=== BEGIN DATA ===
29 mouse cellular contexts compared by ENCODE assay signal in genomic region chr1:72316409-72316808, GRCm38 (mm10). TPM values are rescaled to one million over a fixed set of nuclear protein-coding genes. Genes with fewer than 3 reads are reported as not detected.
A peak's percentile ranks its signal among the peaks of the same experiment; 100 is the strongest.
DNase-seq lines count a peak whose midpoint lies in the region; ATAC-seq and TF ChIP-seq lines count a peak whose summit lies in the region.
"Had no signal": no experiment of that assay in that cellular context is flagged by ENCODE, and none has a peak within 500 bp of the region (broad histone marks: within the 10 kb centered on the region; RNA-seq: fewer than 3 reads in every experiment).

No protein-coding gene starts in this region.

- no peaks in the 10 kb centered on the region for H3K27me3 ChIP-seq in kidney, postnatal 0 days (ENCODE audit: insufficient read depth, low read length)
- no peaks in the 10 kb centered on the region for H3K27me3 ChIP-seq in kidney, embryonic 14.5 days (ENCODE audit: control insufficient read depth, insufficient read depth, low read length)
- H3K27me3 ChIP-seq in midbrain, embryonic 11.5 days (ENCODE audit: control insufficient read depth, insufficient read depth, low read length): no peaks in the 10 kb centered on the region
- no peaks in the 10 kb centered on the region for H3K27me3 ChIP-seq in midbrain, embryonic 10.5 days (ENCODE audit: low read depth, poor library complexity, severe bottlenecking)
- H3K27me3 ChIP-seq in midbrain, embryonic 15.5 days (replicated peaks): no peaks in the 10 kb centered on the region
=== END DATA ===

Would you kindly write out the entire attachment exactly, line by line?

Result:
29 mouse cellular contexts compared by ENCODE assay signal in genomic region chr1:72316409-72316808, GRCm38 (mm10). TPM values are rescaled to one million over a fixed set of nuclear protein-coding genes. Genes with fewer than 3 reads are reported as not detected.
A peak's percentile ranks its signal among the peaks of the same experiment; 100 is the strongest.
DNase-seq lines count a peak whose midpoint lies in the region; ATAC-seq and TF ChIP-seq lines count a peak whose summit lies in the region.
"Had no signal": no experiment of that assay in that cellular context is flagged by ENCODE, and none has a peak within 500 bp of the region (broad histone marks: within the 10 kb centered on the region; RNA-seq: fewer than 3 reads in every experiment).

No protein-coding gene starts in this region.

- no peaks in the 10 kb centered on the region for H3K27me3 ChIP-seq in kidney, postnatal 0 days (ENCODE audit: insufficient read depth, low read length)
- no peaks in the 10 kb centered on the region for H3K27me3 ChIP-seq in kidney, embryonic 14.5 days (ENCODE audit: control insufficient read depth, insufficient read depth, low read length)
- H3K27me3 ChIP-seq in midbrain, embryonic 11.5 days (ENCODE audit: control insufficient read depth, insufficient read depth, low read length): no peaks in the 10 kb centered on the region
- no peaks in the 10 kb centered on the region for H3K27me3 ChIP-seq in midbrain, embryonic 10.5 days (ENCODE audit: low read depth, poor library complexity, severe bottlenecking)
- H3K27me3 ChIP-seq in midbrain, embryonic 15.5 days (replicated peaks): no peaks in the 10 kb centered on the region